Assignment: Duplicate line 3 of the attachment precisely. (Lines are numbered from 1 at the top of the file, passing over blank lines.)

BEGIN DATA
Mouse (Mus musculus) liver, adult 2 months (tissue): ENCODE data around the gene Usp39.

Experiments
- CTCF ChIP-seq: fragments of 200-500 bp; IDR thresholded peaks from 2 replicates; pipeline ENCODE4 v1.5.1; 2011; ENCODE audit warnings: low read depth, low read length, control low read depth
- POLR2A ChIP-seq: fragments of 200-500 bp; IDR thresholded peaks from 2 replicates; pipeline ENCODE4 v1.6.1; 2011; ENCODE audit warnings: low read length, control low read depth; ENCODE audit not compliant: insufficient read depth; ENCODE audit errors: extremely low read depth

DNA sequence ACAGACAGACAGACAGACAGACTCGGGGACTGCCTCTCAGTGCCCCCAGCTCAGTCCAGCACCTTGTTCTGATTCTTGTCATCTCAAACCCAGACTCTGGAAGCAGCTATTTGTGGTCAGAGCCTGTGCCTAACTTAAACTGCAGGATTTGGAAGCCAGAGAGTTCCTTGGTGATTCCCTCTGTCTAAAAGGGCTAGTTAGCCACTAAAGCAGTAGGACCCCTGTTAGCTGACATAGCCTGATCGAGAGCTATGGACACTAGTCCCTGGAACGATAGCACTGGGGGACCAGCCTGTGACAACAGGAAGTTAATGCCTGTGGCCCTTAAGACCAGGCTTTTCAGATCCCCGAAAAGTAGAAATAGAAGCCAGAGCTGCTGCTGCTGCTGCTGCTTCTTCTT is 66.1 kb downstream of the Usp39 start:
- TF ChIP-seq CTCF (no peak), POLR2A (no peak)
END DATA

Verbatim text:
- CTCF ChIP-seq: fragments of 200-500 bp; IDR thresholded peaks from 2 replicates; pipeline ENCODE4 v1.5.1; 2011; ENCODE audit warnings: low read depth, low read length, control low read depth